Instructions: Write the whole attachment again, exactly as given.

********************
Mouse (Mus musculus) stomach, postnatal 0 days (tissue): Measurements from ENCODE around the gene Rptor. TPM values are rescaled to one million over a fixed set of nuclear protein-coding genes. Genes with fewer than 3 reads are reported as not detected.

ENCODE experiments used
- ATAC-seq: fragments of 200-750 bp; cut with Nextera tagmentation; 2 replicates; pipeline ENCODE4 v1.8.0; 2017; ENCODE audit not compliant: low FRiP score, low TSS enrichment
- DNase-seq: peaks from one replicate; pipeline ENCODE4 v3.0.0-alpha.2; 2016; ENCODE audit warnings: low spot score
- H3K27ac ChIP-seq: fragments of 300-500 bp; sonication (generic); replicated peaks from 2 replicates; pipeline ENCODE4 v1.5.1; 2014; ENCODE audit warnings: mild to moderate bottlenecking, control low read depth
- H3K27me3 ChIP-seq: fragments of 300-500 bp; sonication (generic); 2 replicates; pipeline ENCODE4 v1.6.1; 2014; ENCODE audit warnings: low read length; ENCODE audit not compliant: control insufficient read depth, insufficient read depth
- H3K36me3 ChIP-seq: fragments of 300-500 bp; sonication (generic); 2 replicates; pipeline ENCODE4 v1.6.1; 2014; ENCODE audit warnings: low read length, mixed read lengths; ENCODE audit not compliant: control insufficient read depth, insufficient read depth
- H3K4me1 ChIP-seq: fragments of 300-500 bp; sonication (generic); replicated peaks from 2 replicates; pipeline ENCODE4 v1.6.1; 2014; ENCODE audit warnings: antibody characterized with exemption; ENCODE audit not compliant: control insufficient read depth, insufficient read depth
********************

Mouse (Mus musculus) stomach, postnatal 0 days (tissue): Measurements from ENCODE around the gene Rptor. TPM values are rescaled to one million over a fixed set of nuclear protein-coding genes. Genes with fewer than 3 reads are reported as not detected.

ENCODE experiments used
- ATAC-seq: fragments of 200-750 bp; cut with Nextera tagmentation; 2 replicates; pipeline ENCODE4 v1.8.0; 2017; ENCODE audit not compliant: low FRiP score, low TSS enrichment
- DNase-seq: peaks from one replicate; pipeline ENCODE4 v3.0.0-alpha.2; 2016; ENCODE audit warnings: low spot score
- H3K27ac ChIP-seq: fragments of 300-500 bp; sonication (generic); replicated peaks from 2 replicates; pipeline ENCODE4 v1.5.1; 2014; ENCODE audit warnings: mild to moderate bottlenecking, control low read depth
- H3K27me3 ChIP-seq: fragments of 300-500 bp; sonication (generic); 2 replicates; pipeline ENCODE4 v1.6.1; 2014; ENCODE audit warnings: low read length; ENCODE audit not compliant: control insufficient read depth, insufficient read depth
- H3K36me3 ChIP-seq: fragments of 300-500 bp; sonication (generic); 2 replicates; pipeline ENCODE4 v1.6.1; 2014; ENCODE audit warnings: low read length, mixed read lengths; ENCODE audit not compliant: control insufficient read depth, insufficient read depth
- H3K4me1 ChIP-seq: fragments of 300-500 bp; sonication (generic); replicated peaks from 2 replicates; pipeline ENCODE4 v1.6.1; 2014; ENCODE audit warnings: antibody characterized with exemption; ENCODE audit not compliant: control insufficient read depth, insufficient read depth